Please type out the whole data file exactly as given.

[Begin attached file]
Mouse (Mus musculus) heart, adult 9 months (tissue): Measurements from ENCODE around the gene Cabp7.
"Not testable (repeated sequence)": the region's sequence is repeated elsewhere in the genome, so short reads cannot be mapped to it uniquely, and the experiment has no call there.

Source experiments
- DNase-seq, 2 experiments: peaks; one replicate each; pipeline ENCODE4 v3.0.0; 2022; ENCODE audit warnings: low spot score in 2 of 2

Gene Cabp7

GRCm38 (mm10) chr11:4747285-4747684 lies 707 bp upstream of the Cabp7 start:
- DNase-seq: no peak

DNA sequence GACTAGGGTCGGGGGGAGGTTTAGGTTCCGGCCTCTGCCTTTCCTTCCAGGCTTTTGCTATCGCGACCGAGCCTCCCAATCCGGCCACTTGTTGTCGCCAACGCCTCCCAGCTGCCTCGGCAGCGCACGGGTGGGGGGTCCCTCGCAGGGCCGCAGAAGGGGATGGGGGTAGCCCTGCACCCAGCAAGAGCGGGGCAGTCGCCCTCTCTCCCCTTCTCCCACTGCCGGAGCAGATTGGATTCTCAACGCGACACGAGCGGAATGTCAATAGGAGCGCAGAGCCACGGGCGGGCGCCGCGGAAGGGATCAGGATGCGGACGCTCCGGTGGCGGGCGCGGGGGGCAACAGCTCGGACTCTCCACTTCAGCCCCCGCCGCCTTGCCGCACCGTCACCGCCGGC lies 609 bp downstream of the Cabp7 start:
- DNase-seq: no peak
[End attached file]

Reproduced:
Mouse (Mus musculus) heart, adult 9 months (tissue): Measurements from ENCODE around the gene Cabp7.
"Not testable (repeated sequence)": the region's sequence is repeated elsewhere in the genome, so short reads cannot be mapped to it uniquely, and the experiment has no call there.

Source experiments
- DNase-seq, 2 experiments: peaks; one replicate each; pipeline ENCODE4 v3.0.0; 2022; ENCODE audit warnings: low spot score in 2 of 2

Gene Cabp7

GRCm38 (mm10) chr11:4747285-4747684 lies 707 bp upstream of the Cabp7 start:
- DNase-seq: no peak

DNA sequence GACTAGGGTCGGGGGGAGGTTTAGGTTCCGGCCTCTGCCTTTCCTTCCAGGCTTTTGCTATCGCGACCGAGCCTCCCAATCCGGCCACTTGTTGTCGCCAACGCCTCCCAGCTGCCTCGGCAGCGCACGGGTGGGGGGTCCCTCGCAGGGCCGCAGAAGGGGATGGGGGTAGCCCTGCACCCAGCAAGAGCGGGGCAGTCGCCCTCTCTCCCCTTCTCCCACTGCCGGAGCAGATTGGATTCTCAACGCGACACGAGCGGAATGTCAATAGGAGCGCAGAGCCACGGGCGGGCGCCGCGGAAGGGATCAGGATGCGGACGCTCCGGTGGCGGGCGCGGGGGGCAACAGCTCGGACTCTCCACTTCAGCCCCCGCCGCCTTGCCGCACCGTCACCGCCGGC lies 609 bp downstream of the Cabp7 start:
- DNase-seq: no peak